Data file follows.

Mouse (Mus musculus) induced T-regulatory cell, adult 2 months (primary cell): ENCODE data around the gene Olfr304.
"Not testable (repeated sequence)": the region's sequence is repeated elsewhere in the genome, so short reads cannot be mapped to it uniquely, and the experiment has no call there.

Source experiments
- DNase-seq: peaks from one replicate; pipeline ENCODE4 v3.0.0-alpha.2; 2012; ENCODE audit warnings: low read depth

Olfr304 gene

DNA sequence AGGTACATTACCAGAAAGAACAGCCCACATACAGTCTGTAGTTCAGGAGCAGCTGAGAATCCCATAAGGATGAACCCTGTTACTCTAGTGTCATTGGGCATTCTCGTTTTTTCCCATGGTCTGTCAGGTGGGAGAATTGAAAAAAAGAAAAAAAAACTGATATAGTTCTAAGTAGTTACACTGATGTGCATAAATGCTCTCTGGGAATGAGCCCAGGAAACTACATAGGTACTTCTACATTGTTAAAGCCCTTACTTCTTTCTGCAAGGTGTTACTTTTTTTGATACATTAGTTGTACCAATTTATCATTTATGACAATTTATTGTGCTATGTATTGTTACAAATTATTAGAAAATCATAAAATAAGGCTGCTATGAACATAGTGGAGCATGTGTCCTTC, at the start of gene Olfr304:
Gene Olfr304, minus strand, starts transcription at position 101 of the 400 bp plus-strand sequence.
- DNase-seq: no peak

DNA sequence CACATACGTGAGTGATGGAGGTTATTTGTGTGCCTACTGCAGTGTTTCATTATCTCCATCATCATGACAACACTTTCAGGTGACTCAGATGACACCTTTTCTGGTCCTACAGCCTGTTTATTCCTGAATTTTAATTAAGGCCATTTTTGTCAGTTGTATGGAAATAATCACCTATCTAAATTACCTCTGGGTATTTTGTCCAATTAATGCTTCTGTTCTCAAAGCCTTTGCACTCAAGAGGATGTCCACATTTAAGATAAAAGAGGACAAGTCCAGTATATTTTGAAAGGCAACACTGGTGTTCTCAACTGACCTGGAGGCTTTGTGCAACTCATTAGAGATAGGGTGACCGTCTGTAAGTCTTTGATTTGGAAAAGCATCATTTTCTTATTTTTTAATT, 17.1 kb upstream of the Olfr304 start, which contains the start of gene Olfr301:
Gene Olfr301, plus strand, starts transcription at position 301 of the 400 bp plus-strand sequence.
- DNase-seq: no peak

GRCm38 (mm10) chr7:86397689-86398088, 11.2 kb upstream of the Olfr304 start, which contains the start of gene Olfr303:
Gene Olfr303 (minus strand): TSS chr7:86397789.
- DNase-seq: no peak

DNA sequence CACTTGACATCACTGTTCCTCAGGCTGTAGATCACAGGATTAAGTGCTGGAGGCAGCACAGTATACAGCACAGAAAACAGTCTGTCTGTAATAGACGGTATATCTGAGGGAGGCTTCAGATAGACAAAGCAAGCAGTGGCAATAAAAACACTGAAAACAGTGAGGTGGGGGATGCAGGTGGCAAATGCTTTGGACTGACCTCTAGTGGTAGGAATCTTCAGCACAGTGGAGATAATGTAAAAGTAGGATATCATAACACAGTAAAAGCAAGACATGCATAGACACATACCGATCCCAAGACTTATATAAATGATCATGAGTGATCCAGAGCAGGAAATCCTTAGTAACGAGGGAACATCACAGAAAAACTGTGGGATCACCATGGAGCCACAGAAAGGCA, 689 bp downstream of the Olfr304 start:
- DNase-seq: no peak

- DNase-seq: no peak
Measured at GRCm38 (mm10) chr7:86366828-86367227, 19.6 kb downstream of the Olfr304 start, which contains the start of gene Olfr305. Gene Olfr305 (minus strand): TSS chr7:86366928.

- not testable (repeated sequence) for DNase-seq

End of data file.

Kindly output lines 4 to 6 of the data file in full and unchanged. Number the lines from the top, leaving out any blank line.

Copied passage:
- DNase-seq: peaks from one replicate; pipeline ENCODE4 v3.0.0-alpha.2; 2012; ENCODE audit warnings: low read depth

Olfr304 gene

DNA sequence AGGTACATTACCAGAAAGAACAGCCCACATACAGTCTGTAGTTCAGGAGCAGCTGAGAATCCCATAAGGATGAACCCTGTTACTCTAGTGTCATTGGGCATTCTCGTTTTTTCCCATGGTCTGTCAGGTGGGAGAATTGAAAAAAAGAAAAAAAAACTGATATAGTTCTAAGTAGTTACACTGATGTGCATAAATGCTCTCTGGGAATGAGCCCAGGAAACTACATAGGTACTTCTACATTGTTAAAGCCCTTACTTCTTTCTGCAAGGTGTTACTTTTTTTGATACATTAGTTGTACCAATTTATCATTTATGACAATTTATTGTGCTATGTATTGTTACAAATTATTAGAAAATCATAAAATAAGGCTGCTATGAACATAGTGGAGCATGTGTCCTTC, at the start of gene Olfr304: